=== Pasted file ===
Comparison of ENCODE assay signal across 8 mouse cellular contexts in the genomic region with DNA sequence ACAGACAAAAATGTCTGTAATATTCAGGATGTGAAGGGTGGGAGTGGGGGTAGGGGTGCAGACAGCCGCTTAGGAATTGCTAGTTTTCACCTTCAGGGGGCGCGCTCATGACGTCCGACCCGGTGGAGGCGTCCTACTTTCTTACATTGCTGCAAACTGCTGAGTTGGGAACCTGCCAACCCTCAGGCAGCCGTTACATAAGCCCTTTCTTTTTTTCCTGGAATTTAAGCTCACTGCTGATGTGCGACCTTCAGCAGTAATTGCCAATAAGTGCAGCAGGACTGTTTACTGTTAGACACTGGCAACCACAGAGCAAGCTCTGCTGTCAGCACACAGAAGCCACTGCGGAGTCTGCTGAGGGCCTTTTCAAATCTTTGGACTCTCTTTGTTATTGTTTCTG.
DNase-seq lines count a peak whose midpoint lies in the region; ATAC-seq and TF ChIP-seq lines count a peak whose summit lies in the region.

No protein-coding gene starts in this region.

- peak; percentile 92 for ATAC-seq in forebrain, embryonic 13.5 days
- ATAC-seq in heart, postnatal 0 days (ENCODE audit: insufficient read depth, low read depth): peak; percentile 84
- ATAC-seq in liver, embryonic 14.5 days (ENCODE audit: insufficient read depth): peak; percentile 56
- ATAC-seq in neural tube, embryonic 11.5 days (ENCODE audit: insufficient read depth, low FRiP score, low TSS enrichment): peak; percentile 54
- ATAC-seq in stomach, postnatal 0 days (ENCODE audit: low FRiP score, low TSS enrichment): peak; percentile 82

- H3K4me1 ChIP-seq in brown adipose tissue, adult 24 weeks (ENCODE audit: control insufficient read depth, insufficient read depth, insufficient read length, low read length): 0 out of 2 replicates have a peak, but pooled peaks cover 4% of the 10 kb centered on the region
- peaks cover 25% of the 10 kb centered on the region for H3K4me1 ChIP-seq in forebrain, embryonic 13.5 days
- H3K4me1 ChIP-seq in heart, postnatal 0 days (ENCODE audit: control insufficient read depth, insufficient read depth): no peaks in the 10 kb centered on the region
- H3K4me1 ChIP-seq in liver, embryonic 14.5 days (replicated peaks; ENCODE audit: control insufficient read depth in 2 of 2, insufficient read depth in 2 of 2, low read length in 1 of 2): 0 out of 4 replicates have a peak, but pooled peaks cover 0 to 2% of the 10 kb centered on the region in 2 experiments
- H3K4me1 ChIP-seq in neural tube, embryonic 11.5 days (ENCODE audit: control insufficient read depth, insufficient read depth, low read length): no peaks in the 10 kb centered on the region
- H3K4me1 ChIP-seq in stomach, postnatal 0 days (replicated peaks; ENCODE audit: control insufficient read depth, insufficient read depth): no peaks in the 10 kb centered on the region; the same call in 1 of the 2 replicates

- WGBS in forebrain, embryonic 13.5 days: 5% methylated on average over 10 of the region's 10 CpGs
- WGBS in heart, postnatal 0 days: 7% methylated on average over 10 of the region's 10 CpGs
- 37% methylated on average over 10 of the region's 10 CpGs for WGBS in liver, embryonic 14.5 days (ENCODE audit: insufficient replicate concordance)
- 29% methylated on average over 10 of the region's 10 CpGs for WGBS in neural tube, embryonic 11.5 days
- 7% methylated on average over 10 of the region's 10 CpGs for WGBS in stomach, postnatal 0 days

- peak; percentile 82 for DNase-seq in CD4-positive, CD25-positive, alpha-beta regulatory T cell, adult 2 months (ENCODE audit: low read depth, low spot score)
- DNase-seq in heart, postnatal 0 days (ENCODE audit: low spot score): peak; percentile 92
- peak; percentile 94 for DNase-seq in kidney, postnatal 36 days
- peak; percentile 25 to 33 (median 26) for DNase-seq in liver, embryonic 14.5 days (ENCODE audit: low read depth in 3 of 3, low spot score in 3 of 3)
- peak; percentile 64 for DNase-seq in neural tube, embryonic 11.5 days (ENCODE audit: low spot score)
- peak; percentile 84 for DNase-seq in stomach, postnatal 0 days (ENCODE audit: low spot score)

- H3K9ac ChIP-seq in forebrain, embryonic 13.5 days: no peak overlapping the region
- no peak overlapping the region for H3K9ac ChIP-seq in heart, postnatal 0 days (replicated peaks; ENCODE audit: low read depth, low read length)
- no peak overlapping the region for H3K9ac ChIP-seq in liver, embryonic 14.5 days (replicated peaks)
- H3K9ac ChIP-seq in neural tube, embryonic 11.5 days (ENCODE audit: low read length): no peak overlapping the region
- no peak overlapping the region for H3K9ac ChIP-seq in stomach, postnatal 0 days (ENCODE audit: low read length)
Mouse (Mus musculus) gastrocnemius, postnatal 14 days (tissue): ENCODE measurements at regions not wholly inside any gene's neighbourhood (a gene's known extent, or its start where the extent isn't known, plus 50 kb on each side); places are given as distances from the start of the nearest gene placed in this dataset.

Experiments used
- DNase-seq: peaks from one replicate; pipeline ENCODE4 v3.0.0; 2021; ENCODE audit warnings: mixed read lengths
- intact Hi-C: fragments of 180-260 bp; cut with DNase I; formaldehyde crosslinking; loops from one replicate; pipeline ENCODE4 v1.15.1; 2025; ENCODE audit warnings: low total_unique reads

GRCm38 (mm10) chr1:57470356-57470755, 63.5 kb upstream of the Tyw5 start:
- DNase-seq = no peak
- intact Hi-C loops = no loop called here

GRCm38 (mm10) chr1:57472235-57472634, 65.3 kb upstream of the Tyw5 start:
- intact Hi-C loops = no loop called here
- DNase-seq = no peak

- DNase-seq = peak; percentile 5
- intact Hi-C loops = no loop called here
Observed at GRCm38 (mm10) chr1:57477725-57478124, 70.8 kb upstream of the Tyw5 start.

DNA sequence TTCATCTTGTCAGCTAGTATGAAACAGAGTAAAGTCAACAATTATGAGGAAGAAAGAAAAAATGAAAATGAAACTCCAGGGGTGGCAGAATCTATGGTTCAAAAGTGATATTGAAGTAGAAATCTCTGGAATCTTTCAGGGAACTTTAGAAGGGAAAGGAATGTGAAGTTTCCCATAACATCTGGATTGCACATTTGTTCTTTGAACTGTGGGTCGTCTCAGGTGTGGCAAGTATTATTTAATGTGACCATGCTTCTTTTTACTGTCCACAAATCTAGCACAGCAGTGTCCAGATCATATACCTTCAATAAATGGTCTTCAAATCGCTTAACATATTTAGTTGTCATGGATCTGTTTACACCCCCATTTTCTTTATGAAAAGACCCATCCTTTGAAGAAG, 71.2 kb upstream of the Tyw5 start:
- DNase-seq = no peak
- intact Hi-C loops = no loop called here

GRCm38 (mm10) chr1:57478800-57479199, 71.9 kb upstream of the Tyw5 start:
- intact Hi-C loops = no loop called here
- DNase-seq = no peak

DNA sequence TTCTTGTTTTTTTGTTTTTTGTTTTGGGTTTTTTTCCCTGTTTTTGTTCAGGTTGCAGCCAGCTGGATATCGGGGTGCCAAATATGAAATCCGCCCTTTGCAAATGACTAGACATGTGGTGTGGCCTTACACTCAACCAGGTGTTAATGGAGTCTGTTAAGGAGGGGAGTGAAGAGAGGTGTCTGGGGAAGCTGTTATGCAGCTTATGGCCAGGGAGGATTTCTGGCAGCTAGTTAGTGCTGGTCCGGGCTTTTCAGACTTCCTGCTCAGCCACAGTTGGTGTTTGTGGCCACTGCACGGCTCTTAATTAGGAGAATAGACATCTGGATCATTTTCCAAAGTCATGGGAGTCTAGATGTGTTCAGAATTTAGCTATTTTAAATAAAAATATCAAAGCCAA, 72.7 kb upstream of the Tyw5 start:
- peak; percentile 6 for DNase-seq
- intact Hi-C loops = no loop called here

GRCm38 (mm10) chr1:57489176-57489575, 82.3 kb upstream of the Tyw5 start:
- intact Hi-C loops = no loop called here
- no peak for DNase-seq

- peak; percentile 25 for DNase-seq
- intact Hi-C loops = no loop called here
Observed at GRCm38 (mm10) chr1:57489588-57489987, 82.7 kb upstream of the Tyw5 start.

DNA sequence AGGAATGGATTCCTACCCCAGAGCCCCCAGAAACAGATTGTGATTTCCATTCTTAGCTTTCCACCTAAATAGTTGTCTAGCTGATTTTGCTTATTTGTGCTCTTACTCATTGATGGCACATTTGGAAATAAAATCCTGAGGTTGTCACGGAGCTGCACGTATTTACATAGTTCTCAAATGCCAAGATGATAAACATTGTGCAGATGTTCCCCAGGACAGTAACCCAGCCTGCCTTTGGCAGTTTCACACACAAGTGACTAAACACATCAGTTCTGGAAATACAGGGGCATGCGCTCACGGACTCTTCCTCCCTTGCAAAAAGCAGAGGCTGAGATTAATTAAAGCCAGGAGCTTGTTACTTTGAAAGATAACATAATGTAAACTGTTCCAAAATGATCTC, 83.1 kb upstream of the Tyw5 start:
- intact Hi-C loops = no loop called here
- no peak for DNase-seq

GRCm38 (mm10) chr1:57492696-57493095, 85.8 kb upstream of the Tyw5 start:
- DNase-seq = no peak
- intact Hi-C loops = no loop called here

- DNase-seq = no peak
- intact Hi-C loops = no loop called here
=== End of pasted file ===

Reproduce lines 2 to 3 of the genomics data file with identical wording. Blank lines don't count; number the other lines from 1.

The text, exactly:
DNase-seq lines count a peak whose midpoint lies in the region; ATAC-seq and TF ChIP-seq lines count a peak whose summit lies in the region.

No protein-coding gene starts in this region.